The grass is America’s largest irrigated crop! About 2% of the land area in the country is filled with grass. Grass can be found in the form of lawns, turfs, and wild weeds.
Grass allergy is one of the most common pollen allergies diagnosed in the country.
People are not allergic to grass. They end up being allergic to grass pollen that is scattered all around the area where grasses are grown.
In the United States, grass pollination happens in late spring (April to June). This is the time people experience extreme allergic reactions to grass.
Symptoms of Grass Allergy
Grass allergy reactions are usually restricted to the eyes and nose. Some of the common symptoms are:
- Itchy eyes and nose
- Swelling around the eyes
- Stuffy nose
- Redness and pain around the eyes
- Watery eyes and nose
If you have an extreme grass allergy and are in direct contact with grass, you can develop hives in the skin too. Hives are bumps or raised surfaces on the skin that cause itch, redness, and pain.
Prolonged exposure to grass can cause anaphylaxis (breathing difficulty and shock).
Americans grow two major types of grasses - northern and southern. Here are some of the popular grass types that cause allergies.
- Bermuda grass
- Timothy grass
- Kentucky bluegrass
- Sweet vernal grass
Genetics and Grass Allergy
The IL2 gene produces the interleukin 2 (IL2) protein. This protein is important for controlling the body’s immune response.
rs2069772 and Grass Allergy
rs2069772 is an SNP in the IL2 gene. The C allele of this SNP increases the risk of developing seasonal allergic rhinitis, including grass allergy.
The Leucine-Rich Repeat-Containing 32 (LRRC32) gene produces a protein called GARP that activates pro-inflammatory cells of the immune system. Certain genetic variations of this gene can overstimulate these cells and result in allergic inflammation.
Non-genetic Influences On Grass Allergy
High pollen count - When the grass pollen count is high, you are at higher risk for developing unpleasant reactions.
Extended pollination season - Generally, grass varieties have specific pollination times. Because of factors like increased global temperature and changes in climate, grasses can pollinate all through the year, causing grass allergies.
Climatic conditions - Grass pollens spread more during hot, windy, and dry climates. Such climatic conditions increase the risk of developing grass allergies.
External irritants - People who already have grass allergies have sensitive nasal passages and can be triggered by external irritants like:
- Tobacco smoke
- Aerosol smoke
- Air pollution
- Dust mites
- Wood smoke
Smoking - When people with existing grass allergies take up smoking, it makes their symptoms worse. Chronic smokers who have grass allergies are very risky for developing extreme symptoms like anaphylaxis.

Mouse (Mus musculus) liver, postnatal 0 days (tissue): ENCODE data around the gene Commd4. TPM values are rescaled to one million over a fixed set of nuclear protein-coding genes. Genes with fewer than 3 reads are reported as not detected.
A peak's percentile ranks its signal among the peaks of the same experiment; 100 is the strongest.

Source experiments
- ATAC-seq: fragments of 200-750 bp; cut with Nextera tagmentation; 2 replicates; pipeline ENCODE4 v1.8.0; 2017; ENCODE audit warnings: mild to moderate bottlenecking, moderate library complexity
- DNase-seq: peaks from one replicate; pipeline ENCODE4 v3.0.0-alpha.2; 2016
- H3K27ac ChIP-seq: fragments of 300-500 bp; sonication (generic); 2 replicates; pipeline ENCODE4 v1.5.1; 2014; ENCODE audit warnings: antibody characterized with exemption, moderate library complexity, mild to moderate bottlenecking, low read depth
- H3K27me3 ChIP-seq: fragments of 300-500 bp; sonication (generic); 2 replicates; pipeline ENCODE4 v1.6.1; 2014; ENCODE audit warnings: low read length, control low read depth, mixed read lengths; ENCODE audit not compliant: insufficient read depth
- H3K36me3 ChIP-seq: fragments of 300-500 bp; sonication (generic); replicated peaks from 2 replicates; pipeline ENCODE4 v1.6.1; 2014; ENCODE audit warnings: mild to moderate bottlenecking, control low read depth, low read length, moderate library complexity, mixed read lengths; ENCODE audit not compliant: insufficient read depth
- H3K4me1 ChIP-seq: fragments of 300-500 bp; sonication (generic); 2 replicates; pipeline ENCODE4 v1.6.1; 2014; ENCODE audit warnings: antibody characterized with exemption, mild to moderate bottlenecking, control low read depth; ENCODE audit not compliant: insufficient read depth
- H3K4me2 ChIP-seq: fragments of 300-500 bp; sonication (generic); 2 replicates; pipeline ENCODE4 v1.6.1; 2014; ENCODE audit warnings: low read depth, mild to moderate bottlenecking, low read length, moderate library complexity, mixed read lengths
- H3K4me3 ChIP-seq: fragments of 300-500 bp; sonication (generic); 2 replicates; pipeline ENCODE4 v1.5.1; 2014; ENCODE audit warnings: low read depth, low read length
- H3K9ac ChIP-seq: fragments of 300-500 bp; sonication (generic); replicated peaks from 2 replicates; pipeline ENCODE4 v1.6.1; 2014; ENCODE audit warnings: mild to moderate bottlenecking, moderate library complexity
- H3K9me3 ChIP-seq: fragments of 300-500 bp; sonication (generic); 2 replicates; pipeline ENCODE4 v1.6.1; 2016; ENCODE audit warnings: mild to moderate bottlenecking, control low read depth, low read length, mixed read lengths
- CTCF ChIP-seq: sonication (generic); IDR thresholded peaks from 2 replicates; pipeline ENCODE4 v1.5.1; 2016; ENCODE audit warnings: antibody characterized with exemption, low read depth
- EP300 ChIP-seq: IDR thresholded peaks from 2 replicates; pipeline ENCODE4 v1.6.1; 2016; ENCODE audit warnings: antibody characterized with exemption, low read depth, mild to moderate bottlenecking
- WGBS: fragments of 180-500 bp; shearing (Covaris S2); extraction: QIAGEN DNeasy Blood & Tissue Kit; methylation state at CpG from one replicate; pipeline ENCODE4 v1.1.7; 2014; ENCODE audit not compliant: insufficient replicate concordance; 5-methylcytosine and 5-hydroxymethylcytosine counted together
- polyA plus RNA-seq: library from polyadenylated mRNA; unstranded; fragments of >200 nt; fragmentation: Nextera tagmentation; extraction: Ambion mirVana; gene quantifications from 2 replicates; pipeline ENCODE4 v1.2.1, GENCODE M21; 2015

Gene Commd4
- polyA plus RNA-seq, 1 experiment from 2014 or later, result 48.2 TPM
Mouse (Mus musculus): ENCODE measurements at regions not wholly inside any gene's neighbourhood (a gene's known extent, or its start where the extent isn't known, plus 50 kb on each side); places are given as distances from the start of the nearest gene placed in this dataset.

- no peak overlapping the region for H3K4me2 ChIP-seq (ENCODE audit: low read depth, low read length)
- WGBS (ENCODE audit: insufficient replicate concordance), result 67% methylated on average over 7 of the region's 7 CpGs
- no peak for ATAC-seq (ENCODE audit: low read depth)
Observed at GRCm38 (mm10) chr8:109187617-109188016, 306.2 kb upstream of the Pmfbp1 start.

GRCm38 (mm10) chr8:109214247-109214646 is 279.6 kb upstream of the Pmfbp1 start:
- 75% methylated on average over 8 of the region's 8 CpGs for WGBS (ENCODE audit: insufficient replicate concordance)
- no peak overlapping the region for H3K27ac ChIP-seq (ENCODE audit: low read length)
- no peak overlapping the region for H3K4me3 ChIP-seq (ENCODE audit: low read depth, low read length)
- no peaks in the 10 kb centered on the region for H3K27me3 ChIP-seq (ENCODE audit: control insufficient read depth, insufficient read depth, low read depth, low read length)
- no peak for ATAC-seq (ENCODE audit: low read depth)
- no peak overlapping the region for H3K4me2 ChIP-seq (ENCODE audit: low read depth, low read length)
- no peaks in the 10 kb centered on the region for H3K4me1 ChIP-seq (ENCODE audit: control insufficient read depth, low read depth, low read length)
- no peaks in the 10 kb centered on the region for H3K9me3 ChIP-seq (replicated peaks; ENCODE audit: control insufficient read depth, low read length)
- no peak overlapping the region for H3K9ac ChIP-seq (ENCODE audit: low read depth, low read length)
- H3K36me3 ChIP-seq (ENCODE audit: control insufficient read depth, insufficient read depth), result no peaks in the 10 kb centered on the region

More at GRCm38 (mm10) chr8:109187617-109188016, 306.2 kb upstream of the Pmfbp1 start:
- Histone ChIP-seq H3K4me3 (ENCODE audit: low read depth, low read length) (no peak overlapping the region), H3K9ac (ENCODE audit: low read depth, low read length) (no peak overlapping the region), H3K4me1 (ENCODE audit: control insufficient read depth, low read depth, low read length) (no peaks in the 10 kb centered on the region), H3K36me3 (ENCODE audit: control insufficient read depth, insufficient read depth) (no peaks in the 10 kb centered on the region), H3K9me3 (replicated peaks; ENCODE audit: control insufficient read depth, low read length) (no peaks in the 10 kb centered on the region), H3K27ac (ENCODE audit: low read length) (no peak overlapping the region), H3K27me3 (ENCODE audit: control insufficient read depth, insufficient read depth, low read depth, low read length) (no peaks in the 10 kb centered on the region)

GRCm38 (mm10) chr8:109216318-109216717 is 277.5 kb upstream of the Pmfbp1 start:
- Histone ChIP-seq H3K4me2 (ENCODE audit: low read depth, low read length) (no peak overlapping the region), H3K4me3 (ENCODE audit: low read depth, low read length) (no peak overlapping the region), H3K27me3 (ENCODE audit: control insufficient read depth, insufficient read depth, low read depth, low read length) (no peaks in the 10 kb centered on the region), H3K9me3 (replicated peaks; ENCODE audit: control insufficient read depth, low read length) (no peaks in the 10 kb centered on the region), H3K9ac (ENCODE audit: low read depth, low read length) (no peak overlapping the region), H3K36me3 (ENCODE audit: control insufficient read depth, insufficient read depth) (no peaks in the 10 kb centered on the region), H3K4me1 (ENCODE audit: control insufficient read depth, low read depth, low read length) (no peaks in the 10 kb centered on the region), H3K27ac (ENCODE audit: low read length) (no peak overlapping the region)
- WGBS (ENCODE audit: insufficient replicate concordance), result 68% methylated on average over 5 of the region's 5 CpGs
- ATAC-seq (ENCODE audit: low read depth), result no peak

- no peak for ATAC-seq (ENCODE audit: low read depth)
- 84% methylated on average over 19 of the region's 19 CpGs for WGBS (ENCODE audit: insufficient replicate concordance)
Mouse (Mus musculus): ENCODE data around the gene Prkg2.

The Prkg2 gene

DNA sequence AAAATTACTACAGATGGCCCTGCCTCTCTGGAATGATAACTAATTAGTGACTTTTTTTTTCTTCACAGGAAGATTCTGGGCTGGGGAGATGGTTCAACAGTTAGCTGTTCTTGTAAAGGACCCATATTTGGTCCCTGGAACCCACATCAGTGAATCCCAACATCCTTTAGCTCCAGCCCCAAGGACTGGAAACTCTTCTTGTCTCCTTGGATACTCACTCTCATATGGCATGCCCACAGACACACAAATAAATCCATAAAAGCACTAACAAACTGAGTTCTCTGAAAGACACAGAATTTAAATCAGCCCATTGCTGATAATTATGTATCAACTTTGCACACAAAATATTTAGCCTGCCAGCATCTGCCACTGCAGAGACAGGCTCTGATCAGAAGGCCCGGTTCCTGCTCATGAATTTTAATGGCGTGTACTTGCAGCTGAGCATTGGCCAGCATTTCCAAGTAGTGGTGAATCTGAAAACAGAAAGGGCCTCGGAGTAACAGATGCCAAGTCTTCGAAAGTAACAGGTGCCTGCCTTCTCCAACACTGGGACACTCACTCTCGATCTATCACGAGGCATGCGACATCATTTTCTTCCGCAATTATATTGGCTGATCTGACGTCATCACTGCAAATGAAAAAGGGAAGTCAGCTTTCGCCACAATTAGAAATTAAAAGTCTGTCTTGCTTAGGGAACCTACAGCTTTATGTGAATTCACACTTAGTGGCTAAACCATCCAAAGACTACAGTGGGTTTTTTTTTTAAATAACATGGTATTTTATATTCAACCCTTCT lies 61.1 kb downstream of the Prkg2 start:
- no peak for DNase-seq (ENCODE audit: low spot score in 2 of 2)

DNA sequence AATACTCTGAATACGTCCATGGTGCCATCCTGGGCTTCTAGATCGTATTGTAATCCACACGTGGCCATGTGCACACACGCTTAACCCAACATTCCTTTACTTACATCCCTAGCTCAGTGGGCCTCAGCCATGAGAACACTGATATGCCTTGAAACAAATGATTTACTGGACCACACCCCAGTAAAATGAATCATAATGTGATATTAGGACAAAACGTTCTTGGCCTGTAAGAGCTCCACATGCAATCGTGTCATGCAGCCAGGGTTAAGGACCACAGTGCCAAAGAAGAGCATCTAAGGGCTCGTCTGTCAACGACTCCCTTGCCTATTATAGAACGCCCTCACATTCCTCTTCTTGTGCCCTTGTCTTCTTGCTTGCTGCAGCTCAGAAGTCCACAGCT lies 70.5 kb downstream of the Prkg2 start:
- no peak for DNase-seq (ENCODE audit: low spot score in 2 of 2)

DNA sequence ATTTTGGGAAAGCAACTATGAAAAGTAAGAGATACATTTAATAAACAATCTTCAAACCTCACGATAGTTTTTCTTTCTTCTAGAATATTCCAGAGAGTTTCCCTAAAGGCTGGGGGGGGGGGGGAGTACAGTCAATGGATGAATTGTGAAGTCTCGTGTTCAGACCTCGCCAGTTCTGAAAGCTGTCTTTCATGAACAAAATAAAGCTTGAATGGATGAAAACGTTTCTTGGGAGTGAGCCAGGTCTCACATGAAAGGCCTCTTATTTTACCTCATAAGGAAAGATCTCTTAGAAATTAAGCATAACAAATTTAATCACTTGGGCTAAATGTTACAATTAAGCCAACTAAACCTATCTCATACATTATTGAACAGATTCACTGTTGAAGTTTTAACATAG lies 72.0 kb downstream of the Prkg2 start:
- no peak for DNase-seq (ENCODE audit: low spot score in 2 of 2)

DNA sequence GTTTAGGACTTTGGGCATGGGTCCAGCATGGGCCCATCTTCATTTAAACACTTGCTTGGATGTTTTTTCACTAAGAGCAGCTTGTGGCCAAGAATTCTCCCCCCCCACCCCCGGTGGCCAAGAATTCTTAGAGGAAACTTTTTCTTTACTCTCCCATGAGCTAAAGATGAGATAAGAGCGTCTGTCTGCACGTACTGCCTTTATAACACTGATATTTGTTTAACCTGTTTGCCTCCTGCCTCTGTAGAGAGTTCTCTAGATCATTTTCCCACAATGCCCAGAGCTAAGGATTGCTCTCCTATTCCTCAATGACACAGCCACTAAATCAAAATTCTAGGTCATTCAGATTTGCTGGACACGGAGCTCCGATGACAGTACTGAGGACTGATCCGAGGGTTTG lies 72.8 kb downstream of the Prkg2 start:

Insects - Insects present on grassy surfaces can move around and enter houses, bringing with them grass pollen. This is especially true in homes with large outdoor gardens or lawns.
Recommendations To Improve Symptoms Of Grass Allergy
Check local pollen forecast - Check the local pollen forecast before you plan a day outdoors. If the pollen count is high, avoid going out much. This will prevent flaring up of the symptoms of grass allergies.
Mow your lawns really short - Unkept and tall grasses release more pollen grains than short and well-maintained lawns. If you have a lawn, ask someone to mow it for you very short at regular intervals.
Keep the windows closed - During the grass pollen season (April to June), close the windows and main door and use certified allergy-friendly centralized air conditioners to prevent the risks of grass allergy flare ups.
Take a bath and change clothes after a day spent outdoors - If you are spending time outdoors, come back home for a quick bath and change your clothes right away. These help prevent grass pollen from entering your nose or mouth.
Wear preventive accessories - Wear preventive accessories like hats, sunglasses, and full-sleeved clothes to avoid getting in contact with grass pollen. If your body reacts severely to grass pollen, you will be safer if you wear face masks when you step out.
Medications - Antihistamine over the counter drugs can help treat milder symptoms of grass allergy. Nasal drops or sprays are also available to curb the allergic reaction. If you have severe symptoms of the condition, prescription antihistamine drugs can help.
Some people get allergy shots to bring down the intensity of the condition. You will be injected with mild doses of grass pollen once every few weeks. This exposes the immune system to the allergen and makes it less sensitive.
- The grass is the most irrigated crop in the United States and is also one of the most common causes of seasonal allergic rhinitis. Grass allergy is a condition that causes allergic reactions to the pollen grains released from the grass.
- Grass pollen allergy affects the eyes and the nose and results in conjunctivitis like symptoms and swelling of nasal passage, eyes, and itch and pain.
- Genetic variations of genes like IL2, ABL2, LRRC32, and DNAH5 all cause an increased risk for developing grass pollen allergy.
- A higher pollen count in the atmosphere increases the risks of flaring up of grass allergy.
- Extended pollination season, windy climate, and global warming are all changes that cause grass allergy flare-ups.
- People with existing grass allergies find their symptoms getting worse when they come in contact with wood smoke, cigarette smoke, dust mites, and aerosol smoke.
- Using antihistamine drugs, considering allergy shots, covering the face with a mask, and keeping the house closed during the grass pollution period can help deal with the condition.